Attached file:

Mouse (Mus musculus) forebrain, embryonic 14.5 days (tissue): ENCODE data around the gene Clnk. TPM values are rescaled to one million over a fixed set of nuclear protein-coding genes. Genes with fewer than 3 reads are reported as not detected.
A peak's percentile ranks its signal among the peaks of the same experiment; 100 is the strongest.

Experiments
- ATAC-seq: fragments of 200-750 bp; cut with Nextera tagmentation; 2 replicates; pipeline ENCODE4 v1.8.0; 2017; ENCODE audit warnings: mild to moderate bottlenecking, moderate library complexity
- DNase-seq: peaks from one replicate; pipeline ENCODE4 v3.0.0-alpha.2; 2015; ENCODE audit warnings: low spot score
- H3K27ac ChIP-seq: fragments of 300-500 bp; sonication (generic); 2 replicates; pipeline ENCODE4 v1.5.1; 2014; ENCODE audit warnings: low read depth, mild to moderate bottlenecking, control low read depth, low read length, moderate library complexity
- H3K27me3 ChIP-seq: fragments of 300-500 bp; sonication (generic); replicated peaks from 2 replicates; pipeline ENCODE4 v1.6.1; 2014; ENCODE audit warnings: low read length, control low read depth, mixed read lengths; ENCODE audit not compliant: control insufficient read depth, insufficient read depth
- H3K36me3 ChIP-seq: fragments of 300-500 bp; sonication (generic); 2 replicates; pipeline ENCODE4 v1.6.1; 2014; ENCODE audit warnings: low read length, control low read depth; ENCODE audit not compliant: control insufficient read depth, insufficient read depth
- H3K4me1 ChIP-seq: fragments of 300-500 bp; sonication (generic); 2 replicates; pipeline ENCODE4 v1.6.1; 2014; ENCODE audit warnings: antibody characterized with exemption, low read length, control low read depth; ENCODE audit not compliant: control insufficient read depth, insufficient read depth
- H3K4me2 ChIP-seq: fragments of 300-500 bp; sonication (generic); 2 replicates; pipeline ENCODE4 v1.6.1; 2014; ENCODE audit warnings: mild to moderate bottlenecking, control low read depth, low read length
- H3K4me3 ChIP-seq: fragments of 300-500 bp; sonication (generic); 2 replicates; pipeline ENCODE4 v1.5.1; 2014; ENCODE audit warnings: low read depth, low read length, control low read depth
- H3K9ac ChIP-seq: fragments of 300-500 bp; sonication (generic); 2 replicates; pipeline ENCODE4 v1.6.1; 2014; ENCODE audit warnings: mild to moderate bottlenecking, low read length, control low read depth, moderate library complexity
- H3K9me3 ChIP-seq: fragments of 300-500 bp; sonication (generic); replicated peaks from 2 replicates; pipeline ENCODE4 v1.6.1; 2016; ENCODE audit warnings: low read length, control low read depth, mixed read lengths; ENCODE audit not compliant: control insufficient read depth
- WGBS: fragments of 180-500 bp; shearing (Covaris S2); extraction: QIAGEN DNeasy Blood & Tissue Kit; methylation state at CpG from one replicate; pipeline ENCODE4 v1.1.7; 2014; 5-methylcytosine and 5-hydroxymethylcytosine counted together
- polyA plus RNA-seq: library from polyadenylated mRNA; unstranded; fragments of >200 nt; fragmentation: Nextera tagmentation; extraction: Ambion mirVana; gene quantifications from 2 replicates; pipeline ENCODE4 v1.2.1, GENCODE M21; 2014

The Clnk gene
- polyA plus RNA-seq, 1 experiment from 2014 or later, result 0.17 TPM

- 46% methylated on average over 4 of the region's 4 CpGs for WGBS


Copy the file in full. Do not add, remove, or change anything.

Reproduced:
Mouse (Mus musculus) forebrain, embryonic 14.5 days (tissue): ENCODE data around the gene Clnk. TPM values are rescaled to one million over a fixed set of nuclear protein-coding genes. Genes with fewer than 3 reads are reported as not detected.
A peak's percentile ranks its signal among the peaks of the same experiment; 100 is the strongest.

Experiments
- ATAC-seq: fragments of 200-750 bp; cut with Nextera tagmentation; 2 replicates; pipeline ENCODE4 v1.8.0; 2017; ENCODE audit warnings: mild to moderate bottlenecking, moderate library complexity
- DNase-seq: peaks from one replicate; pipeline ENCODE4 v3.0.0-alpha.2; 2015; ENCODE audit warnings: low spot score
- H3K27ac ChIP-seq: fragments of 300-500 bp; sonication (generic); 2 replicates; pipeline ENCODE4 v1.5.1; 2014; ENCODE audit warnings: low read depth, mild to moderate bottlenecking, control low read depth, low read length, moderate library complexity
- H3K27me3 ChIP-seq: fragments of 300-500 bp; sonication (generic); replicated peaks from 2 replicates; pipeline ENCODE4 v1.6.1; 2014; ENCODE audit warnings: low read length, control low read depth, mixed read lengths; ENCODE audit not compliant: control insufficient read depth, insufficient read depth
- H3K36me3 ChIP-seq: fragments of 300-500 bp; sonication (generic); 2 replicates; pipeline ENCODE4 v1.6.1; 2014; ENCODE audit warnings: low read length, control low read depth; ENCODE audit not compliant: control insufficient read depth, insufficient read depth
- H3K4me1 ChIP-seq: fragments of 300-500 bp; sonication (generic); 2 replicates; pipeline ENCODE4 v1.6.1; 2014; ENCODE audit warnings: antibody characterized with exemption, low read length, control low read depth; ENCODE audit not compliant: control insufficient read depth, insufficient read depth
- H3K4me2 ChIP-seq: fragments of 300-500 bp; sonication (generic); 2 replicates; pipeline ENCODE4 v1.6.1; 2014; ENCODE audit warnings: mild to moderate bottlenecking, control low read depth, low read length
- H3K4me3 ChIP-seq: fragments of 300-500 bp; sonication (generic); 2 replicates; pipeline ENCODE4 v1.5.1; 2014; ENCODE audit warnings: low read depth, low read length, control low read depth
- H3K9ac ChIP-seq: fragments of 300-500 bp; sonication (generic); 2 replicates; pipeline ENCODE4 v1.6.1; 2014; ENCODE audit warnings: mild to moderate bottlenecking, low read length, control low read depth, moderate library complexity
- H3K9me3 ChIP-seq: fragments of 300-500 bp; sonication (generic); replicated peaks from 2 replicates; pipeline ENCODE4 v1.6.1; 2016; ENCODE audit warnings: low read length, control low read depth, mixed read lengths; ENCODE audit not compliant: control insufficient read depth
- WGBS: fragments of 180-500 bp; shearing (Covaris S2); extraction: QIAGEN DNeasy Blood & Tissue Kit; methylation state at CpG from one replicate; pipeline ENCODE4 v1.1.7; 2014; 5-methylcytosine and 5-hydroxymethylcytosine counted together
- polyA plus RNA-seq: library from polyadenylated mRNA; unstranded; fragments of >200 nt; fragmentation: Nextera tagmentation; extraction: Ambion mirVana; gene quantifications from 2 replicates; pipeline ENCODE4 v1.2.1, GENCODE M21; 2014

The Clnk gene
- polyA plus RNA-seq, 1 experiment from 2014 or later, result 0.17 TPM

- 46% methylated on average over 4 of the region's 4 CpGs for WGBS